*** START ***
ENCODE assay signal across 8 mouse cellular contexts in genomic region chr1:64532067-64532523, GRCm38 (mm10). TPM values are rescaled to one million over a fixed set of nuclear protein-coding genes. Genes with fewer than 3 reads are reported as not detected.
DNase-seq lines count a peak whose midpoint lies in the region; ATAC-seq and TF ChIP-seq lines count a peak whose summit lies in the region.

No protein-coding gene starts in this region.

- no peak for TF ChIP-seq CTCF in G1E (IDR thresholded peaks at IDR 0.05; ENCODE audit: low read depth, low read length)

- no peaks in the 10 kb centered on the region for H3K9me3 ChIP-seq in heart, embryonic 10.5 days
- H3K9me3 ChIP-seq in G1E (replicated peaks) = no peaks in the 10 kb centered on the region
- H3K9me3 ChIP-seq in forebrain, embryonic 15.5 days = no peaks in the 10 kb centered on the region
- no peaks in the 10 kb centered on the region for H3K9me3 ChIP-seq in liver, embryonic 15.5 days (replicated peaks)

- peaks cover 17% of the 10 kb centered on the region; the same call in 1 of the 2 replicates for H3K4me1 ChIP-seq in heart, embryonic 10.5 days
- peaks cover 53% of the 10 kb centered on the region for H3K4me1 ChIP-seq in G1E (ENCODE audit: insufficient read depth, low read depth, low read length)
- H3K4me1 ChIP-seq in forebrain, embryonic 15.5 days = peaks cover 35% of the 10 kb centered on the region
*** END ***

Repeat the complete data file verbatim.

ENCODE assay signal across 8 mouse cellular contexts in genomic region chr1:64532067-64532523, GRCm38 (mm10). TPM values are rescaled to one million over a fixed set of nuclear protein-coding genes. Genes with fewer than 3 reads are reported as not detected.
DNase-seq lines count a peak whose midpoint lies in the region; ATAC-seq and TF ChIP-seq lines count a peak whose summit lies in the region.

No protein-coding gene starts in this region.

- no peak for TF ChIP-seq CTCF in G1E (IDR thresholded peaks at IDR 0.05; ENCODE audit: low read depth, low read length)

- no peaks in the 10 kb centered on the region for H3K9me3 ChIP-seq in heart, embryonic 10.5 days
- H3K9me3 ChIP-seq in G1E (replicated peaks) = no peaks in the 10 kb centered on the region
- H3K9me3 ChIP-seq in forebrain, embryonic 15.5 days = no peaks in the 10 kb centered on the region
- no peaks in the 10 kb centered on the region for H3K9me3 ChIP-seq in liver, embryonic 15.5 days (replicated peaks)

- peaks cover 17% of the 10 kb centered on the region; the same call in 1 of the 2 replicates for H3K4me1 ChIP-seq in heart, embryonic 10.5 days
- peaks cover 53% of the 10 kb centered on the region for H3K4me1 ChIP-seq in G1E (ENCODE audit: insufficient read depth, low read depth, low read length)
- H3K4me1 ChIP-seq in forebrain, embryonic 15.5 days = peaks cover 35% of the 10 kb centered on the region